I'm going to teach real soon, in a few weeks and these last few months, I have accumulated a list of ideas and philosophies to what I value the most in my music education, what I think is most important, how that will affect the way I treat music and how I treat my students music. Reading over various pedagogical books, such as Bartok's ideas, method books such as Thompson and Alfred, further to this, I have been exploring beginners repertoire and determining what is straight forward, what helps and assists the student and what doesn't.
We live in a society where everything is received instantly, the internet, mobile phone, the concept of twitter, facebook and myspace allow for instant communication and access to information. The question I'd like to pose is: How does this affect the way teachers teach? What does this do to music education? The answer appears to be quite simple, with method book titles such as "Learn the piano in 9 weeks!" ... we can see that students seem to want to learn things quickly and efficiently. This does make me wonder, do teachers just want to teach technique and repertoire, delegating other aspects such as theory and history as secondary? How about being culturally aware? As a undergraduate student majoring in music, I go to concerts on a very regular basis. I think that concert going is extremely important. I also believe that reading about performance practice, being aware of harmony and voice leading, understanding history and context to the composer's life, lifestyle and instrument is essential to being a good musician.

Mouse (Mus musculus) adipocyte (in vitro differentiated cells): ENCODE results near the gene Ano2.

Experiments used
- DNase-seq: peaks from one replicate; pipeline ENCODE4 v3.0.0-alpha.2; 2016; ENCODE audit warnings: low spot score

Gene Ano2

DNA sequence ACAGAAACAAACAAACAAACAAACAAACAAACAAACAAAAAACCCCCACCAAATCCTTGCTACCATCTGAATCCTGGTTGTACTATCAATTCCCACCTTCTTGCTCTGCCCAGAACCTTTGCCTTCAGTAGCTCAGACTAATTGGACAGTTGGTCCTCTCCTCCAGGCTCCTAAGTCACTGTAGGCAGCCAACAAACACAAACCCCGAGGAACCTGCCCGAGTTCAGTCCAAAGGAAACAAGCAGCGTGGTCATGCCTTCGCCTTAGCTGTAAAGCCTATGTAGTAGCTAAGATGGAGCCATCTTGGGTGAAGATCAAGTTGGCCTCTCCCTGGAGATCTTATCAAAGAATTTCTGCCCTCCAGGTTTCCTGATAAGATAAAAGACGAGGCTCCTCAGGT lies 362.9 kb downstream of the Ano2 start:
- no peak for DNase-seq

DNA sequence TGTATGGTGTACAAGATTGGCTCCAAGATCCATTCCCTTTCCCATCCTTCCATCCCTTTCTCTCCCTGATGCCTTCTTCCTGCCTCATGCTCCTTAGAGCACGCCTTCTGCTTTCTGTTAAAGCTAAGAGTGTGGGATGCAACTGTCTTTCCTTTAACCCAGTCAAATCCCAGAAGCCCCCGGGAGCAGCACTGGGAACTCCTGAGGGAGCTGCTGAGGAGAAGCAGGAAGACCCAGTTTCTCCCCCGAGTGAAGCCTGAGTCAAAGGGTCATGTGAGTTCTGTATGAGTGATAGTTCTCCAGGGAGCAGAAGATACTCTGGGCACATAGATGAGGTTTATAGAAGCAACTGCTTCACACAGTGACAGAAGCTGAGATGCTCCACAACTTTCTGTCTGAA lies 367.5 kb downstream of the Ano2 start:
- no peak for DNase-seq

The question is, do my students want this? Or do they just want to learn to play the piano, minus the concert going, history and theory? Should I endorse history, theory and concert going as fundamental and as part of their education, or should it be optional? The gut feeling to me is yes, but perhaps that will change when I start teaching, though I would love to hear what others have to say about this.